State of protest over female votes
Our Australian democracy was built on the idea of a fair go for all but our freedoms have been hard won, often after great agitation.
We have been a nation of protesters ever since two Gweagal warriors arced up when Lieutenant James Cook's men shot one of them in the leg on the shores of Botany Bay in 1770.
Australia's alternate flag, the Southern Cross banner, was borne from the fight by miners on the Ballarat gold diggings protesting against unfair taxes and a lack of political representation. Protesting shearers in the 1890s gave rise to the Australian Labor Party.
In my lifetime I've seen protests over conscription and the Vietnam War, Aboriginal land rights, the Franklin River, same-sex marriage, Joh Bjelke-Petersen and South African sporting teams during the dark days of Apartheid.
Just last weekend there were mass protests against Australia Day.
While sightseeing in London last October I was caught in the middle of a million people chanting ``global justice'' in their fight to see government's around the world arrest climate change.
Those protesters were marching past a statue of Emmeline Pankhurst, regarded by opponents in her lifetime as a dangerous ratbag but now widely revered as one of the most influential women of the 20th century. She led the fight for women's suffrage in England, a war that began with women heckling politicians and chaining themselves to railings and which graduated to burning down buildings and blowing up empty churches in the middle of the night.
Pankhurst finally forced her Government in 1918 to give the vote to women who had hit 30. She died in 1928 just weeks before legislation extended it to women 21 or older.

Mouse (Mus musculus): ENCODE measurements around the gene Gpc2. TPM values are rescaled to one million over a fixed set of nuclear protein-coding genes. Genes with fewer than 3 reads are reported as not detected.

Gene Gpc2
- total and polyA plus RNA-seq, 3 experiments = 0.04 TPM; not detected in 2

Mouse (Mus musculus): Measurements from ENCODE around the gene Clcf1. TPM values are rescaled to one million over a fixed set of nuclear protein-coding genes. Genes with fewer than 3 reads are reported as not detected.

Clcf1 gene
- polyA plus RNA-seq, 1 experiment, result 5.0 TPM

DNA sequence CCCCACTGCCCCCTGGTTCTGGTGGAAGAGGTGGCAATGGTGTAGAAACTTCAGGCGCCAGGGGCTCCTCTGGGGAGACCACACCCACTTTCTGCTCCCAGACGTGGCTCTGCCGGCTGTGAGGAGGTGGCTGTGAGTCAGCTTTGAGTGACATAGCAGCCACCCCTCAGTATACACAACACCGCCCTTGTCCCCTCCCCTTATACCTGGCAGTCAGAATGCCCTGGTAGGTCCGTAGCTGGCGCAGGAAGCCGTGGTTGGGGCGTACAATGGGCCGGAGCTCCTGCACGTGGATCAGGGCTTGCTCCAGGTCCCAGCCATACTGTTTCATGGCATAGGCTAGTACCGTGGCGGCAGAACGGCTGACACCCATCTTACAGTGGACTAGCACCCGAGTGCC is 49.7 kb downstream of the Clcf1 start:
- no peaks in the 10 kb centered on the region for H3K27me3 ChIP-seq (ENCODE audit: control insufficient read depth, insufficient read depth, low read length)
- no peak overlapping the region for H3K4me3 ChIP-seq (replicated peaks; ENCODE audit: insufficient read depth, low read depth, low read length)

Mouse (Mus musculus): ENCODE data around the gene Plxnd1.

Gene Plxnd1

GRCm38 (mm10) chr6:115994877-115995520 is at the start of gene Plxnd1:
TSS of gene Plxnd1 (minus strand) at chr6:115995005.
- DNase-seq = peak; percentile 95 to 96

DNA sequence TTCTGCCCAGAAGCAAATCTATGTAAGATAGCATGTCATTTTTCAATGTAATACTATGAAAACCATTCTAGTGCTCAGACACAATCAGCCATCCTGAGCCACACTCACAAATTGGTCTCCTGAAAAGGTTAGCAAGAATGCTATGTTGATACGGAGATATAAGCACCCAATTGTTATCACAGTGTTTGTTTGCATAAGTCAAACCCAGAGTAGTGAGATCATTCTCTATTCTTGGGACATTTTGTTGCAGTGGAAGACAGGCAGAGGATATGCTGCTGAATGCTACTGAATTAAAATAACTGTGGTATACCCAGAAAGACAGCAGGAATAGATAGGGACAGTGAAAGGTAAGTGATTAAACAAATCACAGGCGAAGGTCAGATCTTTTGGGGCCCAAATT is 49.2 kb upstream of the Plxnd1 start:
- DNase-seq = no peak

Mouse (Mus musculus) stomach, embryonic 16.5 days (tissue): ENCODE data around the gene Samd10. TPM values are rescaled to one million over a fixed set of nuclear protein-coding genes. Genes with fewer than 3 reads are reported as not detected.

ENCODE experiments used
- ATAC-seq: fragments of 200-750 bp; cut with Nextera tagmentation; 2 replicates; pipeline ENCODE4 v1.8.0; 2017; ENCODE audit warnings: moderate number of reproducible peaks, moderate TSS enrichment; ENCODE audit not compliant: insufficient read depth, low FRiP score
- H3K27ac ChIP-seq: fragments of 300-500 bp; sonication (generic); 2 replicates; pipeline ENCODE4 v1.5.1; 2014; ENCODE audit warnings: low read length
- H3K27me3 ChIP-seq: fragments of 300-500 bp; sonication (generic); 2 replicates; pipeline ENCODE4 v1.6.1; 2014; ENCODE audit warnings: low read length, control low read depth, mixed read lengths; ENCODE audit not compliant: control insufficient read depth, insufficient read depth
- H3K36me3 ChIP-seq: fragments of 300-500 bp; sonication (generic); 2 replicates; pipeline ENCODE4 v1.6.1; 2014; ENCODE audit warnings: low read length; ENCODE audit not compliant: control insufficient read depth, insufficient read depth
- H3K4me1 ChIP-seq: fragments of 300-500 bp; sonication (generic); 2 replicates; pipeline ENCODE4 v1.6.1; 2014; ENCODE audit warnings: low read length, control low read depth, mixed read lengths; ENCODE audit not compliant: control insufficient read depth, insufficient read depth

In Queensland the fight for women's rights was just as passionate if less violent.
Women had won the right to vote in several countries by the end of the 19th century. New Zealand women were voting from 1893.
The following year on March 1, 1894, The Brisbane Courier reported that former Premier Charles Lilley, who had first proposed the idea of female voting rights almost a quarter of a century before, presided over a protest meeting inside the city's appropriately named Protestant Hall on Ann Street.
The audience there applauded the view that ``it was only an act of fairness that women should have equal rights with men''.
Voting rights underwent major reforms at the end of the 19th century with ``plural votes'' being abolished, ending a system where the wealthy could have votes for every part of Queensland where they had land.
But women still fought for fairness in vain.
That 1894 Courier report pointed out that it was `manifestly unfair' that women ``who represented half of the adult population should have to submit to laws enacted by the other half'' without any political representation.
The Women's Equal Franchise Association, (WEFA) soon hit its straps under the remarkable trade unionist Emma ``Mother'' Miller, a British-born seamstress who had already campaigned against the exploitation of women in Queensland sweatshops. She is honoured at Emma Miller Place off Roma Street.
Schoolteacher Leontine Cooper ran a sister group, the Women's Franchise League.
A petition calling for women's suffrage gained widespread support but Queensland's Government was still slow to act.
After Federation in 1901, Australia gave women (but only white ones, mind you) both the right to vote and the right to stand in parliament.
Queensland didn't follow until 1905.
And it wasn't until 1965, and many more subsequent protests, before indigenous men and women could have a say in Queensland elections.
Grantlee Kieza's latest biography `Macquarie', is published by HarperCollins/ABC Books